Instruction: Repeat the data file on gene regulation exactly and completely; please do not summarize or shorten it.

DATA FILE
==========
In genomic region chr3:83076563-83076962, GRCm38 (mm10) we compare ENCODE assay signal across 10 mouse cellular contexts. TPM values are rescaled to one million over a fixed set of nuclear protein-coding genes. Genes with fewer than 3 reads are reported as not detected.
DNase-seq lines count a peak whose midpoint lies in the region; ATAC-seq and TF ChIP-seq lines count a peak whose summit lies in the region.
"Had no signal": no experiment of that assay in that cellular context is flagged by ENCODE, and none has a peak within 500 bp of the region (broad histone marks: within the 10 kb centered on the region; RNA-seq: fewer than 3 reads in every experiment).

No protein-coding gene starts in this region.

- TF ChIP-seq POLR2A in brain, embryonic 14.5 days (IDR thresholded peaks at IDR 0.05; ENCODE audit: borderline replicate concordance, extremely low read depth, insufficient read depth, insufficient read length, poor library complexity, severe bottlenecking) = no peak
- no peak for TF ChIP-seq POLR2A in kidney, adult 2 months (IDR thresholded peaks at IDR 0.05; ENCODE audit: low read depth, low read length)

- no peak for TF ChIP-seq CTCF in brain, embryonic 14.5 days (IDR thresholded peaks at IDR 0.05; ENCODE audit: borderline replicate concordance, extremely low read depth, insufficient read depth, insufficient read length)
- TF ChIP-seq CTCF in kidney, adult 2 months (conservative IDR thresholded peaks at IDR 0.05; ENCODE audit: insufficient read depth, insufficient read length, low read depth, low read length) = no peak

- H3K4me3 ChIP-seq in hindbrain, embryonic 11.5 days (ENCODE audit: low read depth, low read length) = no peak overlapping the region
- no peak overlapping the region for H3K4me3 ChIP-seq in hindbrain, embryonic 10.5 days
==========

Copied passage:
In genomic region chr3:83076563-83076962, GRCm38 (mm10) we compare ENCODE assay signal across 10 mouse cellular contexts. TPM values are rescaled to one million over a fixed set of nuclear protein-coding genes. Genes with fewer than 3 reads are reported as not detected.
DNase-seq lines count a peak whose midpoint lies in the region; ATAC-seq and TF ChIP-seq lines count a peak whose summit lies in the region.
"Had no signal": no experiment of that assay in that cellular context is flagged by ENCODE, and none has a peak within 500 bp of the region (broad histone marks: within the 10 kb centered on the region; RNA-seq: fewer than 3 reads in every experiment).

No protein-coding gene starts in this region.

- TF ChIP-seq POLR2A in brain, embryonic 14.5 days (IDR thresholded peaks at IDR 0.05; ENCODE audit: borderline replicate concordance, extremely low read depth, insufficient read depth, insufficient read length, poor library complexity, severe bottlenecking) = no peak
- no peak for TF ChIP-seq POLR2A in kidney, adult 2 months (IDR thresholded peaks at IDR 0.05; ENCODE audit: low read depth, low read length)

- no peak for TF ChIP-seq CTCF in brain, embryonic 14.5 days (IDR thresholded peaks at IDR 0.05; ENCODE audit: borderline replicate concordance, extremely low read depth, insufficient read depth, insufficient read length)
- TF ChIP-seq CTCF in kidney, adult 2 months (conservative IDR thresholded peaks at IDR 0.05; ENCODE audit: insufficient read depth, insufficient read length, low read depth, low read length) = no peak

- H3K4me3 ChIP-seq in hindbrain, embryonic 11.5 days (ENCODE audit: low read depth, low read length) = no peak overlapping the region
- no peak overlapping the region for H3K4me3 ChIP-seq in hindbrain, embryonic 10.5 days